The two life-size giraffe petroglyphs, known as the Dabous giraffe, are the largest known animal carvings in the world. Despite their remote location in the Sahara, the prehistoric rock art was inevitably attracting attention.
The two giraffe, one large male in front of a smaller female, were engraved side by side on the sandstone’s weathered surface. The larger of the two is over 18 feet tall, combining several techniques including scraping, smoothing and deep engraving of the outlines. However, signs of deterioration were clearly evident.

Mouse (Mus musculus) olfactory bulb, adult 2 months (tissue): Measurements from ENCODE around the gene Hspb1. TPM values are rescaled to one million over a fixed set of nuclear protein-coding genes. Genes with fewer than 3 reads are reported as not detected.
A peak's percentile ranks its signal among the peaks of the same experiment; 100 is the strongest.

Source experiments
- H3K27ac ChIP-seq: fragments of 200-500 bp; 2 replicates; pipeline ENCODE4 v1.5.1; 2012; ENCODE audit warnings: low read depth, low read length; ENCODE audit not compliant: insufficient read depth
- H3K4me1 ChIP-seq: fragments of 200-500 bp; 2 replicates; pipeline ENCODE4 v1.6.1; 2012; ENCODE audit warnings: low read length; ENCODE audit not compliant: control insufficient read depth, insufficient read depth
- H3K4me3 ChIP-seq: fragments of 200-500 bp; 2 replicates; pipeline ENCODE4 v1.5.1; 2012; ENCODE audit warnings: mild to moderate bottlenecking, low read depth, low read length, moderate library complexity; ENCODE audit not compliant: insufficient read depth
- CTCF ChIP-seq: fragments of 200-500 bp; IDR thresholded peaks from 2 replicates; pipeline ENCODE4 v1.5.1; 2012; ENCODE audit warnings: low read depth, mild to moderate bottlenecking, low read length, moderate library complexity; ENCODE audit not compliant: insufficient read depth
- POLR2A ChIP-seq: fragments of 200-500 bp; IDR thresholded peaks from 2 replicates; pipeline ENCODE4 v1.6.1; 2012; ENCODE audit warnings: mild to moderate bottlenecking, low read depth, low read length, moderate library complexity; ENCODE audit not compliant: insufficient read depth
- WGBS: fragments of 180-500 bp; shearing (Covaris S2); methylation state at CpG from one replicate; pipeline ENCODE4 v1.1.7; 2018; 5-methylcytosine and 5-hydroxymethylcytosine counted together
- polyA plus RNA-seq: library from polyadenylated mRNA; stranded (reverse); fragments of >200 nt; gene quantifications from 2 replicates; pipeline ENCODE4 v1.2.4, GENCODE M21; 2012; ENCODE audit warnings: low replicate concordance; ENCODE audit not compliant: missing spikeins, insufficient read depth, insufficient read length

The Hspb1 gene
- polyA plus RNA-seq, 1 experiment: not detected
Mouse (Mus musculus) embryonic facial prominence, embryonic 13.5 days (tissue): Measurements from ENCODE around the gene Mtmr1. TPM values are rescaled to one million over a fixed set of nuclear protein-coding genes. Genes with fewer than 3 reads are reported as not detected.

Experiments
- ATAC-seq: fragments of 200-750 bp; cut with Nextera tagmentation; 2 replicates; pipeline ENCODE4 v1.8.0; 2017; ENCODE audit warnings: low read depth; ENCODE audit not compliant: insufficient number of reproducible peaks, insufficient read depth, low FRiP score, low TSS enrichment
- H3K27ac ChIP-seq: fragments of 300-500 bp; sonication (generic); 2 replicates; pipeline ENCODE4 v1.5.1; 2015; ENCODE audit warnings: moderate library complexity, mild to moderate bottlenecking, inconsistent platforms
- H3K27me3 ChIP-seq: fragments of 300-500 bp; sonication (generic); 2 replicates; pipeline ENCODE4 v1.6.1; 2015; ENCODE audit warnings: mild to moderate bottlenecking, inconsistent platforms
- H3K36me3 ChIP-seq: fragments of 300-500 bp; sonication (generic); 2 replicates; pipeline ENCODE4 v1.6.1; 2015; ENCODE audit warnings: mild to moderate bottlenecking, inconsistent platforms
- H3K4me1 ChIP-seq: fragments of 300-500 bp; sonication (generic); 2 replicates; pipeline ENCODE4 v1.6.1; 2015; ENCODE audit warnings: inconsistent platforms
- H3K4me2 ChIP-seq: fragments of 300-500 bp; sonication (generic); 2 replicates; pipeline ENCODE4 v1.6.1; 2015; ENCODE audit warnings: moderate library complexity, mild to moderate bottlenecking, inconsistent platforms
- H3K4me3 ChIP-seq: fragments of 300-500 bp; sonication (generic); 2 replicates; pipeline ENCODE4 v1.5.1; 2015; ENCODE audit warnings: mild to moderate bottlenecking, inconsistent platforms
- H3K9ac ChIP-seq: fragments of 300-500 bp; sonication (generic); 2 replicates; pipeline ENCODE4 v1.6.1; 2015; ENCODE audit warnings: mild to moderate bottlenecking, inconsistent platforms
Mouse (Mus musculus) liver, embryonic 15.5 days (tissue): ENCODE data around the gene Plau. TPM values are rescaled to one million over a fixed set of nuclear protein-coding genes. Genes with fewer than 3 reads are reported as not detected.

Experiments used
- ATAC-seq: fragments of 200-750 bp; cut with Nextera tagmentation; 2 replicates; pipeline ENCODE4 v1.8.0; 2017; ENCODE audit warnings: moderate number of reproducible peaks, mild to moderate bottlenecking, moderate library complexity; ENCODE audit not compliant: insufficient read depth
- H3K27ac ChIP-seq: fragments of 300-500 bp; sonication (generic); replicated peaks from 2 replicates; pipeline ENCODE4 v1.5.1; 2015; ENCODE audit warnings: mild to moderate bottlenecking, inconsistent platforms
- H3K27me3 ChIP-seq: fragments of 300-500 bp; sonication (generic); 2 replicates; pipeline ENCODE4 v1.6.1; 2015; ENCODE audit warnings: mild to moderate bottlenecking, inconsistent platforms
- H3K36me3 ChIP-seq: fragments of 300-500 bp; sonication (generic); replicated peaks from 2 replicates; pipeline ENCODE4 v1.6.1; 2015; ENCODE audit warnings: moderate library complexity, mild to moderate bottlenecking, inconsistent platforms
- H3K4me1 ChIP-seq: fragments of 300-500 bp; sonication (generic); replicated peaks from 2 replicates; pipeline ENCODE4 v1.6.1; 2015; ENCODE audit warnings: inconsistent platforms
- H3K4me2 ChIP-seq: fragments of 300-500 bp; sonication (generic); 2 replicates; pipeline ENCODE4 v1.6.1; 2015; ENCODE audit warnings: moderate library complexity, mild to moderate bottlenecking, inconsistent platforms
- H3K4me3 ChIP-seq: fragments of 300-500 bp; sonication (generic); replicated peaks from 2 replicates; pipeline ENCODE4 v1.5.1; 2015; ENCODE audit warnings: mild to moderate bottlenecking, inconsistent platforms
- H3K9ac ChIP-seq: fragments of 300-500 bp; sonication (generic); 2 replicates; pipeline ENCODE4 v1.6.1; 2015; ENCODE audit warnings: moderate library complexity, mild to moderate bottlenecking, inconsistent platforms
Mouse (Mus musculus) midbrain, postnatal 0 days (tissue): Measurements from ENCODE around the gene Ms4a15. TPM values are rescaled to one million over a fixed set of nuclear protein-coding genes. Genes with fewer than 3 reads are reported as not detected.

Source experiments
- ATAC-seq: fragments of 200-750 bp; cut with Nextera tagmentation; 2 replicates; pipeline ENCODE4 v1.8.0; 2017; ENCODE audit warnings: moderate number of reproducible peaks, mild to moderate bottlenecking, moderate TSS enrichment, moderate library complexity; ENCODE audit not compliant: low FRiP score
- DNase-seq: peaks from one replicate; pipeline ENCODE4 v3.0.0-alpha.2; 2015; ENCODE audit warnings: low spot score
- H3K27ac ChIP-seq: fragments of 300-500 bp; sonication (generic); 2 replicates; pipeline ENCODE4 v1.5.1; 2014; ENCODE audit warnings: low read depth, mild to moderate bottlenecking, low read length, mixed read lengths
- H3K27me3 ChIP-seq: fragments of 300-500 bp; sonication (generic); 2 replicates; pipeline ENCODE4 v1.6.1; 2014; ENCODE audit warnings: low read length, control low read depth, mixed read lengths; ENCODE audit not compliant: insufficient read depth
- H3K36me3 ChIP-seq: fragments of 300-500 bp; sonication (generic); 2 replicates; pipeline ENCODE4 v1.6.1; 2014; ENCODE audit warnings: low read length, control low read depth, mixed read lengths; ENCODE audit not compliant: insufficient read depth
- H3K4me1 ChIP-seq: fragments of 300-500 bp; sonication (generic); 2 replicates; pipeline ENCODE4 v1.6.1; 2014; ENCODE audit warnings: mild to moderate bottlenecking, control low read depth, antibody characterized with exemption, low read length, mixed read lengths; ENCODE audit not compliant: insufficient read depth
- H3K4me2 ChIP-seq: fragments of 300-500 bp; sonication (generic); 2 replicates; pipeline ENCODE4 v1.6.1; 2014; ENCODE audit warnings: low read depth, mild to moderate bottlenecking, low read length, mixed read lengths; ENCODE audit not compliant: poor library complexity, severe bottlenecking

Despite their remoteness, the site was beginning to receive more and more attention, as these exceptional carvings were beginning to suffer the consequences of both voluntary and involuntary human degradation. The petroglyphs were being damaged by trampling, but perhaps worse than this, they were being degraded by grafitti and fragments were being stolen.
This was to attempt to preserve them, not only because of their artistic significance, but also their placement within a palaeo-African context ie. a greener Sahara. This preservation would take the form of making a mould of the carvings, and then cast them in a resistant material.
According to bradshawfoundation